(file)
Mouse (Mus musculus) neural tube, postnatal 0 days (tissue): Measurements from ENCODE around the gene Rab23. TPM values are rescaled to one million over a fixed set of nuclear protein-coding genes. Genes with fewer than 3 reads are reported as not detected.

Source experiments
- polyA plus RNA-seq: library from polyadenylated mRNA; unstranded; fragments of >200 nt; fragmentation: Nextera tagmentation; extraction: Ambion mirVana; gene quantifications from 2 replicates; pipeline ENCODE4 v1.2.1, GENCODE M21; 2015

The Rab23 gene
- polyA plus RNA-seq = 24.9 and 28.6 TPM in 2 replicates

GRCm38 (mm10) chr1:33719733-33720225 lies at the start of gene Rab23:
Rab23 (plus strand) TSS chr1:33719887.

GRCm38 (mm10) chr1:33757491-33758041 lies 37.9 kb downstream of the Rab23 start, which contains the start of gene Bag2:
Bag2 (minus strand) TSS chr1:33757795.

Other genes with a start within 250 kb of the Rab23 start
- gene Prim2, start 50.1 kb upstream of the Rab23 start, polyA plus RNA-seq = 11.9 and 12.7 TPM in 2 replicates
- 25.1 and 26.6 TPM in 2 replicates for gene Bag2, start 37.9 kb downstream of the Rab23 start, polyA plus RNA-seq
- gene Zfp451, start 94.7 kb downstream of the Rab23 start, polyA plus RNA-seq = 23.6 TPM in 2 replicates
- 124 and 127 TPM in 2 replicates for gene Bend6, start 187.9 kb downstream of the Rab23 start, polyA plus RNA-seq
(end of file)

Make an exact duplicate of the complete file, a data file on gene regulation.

Mouse (Mus musculus) neural tube, postnatal 0 days (tissue): Measurements from ENCODE around the gene Rab23. TPM values are rescaled to one million over a fixed set of nuclear protein-coding genes. Genes with fewer than 3 reads are reported as not detected.

Source experiments
- polyA plus RNA-seq: library from polyadenylated mRNA; unstranded; fragments of >200 nt; fragmentation: Nextera tagmentation; extraction: Ambion mirVana; gene quantifications from 2 replicates; pipeline ENCODE4 v1.2.1, GENCODE M21; 2015

The Rab23 gene
- polyA plus RNA-seq = 24.9 and 28.6 TPM in 2 replicates

GRCm38 (mm10) chr1:33719733-33720225 lies at the start of gene Rab23:
Rab23 (plus strand) TSS chr1:33719887.

GRCm38 (mm10) chr1:33757491-33758041 lies 37.9 kb downstream of the Rab23 start, which contains the start of gene Bag2:
Bag2 (minus strand) TSS chr1:33757795.

Other genes with a start within 250 kb of the Rab23 start
- gene Prim2, start 50.1 kb upstream of the Rab23 start, polyA plus RNA-seq = 11.9 and 12.7 TPM in 2 replicates
- 25.1 and 26.6 TPM in 2 replicates for gene Bag2, start 37.9 kb downstream of the Rab23 start, polyA plus RNA-seq
- gene Zfp451, start 94.7 kb downstream of the Rab23 start, polyA plus RNA-seq = 23.6 TPM in 2 replicates
- 124 and 127 TPM in 2 replicates for gene Bend6, start 187.9 kb downstream of the Rab23 start, polyA plus RNA-seq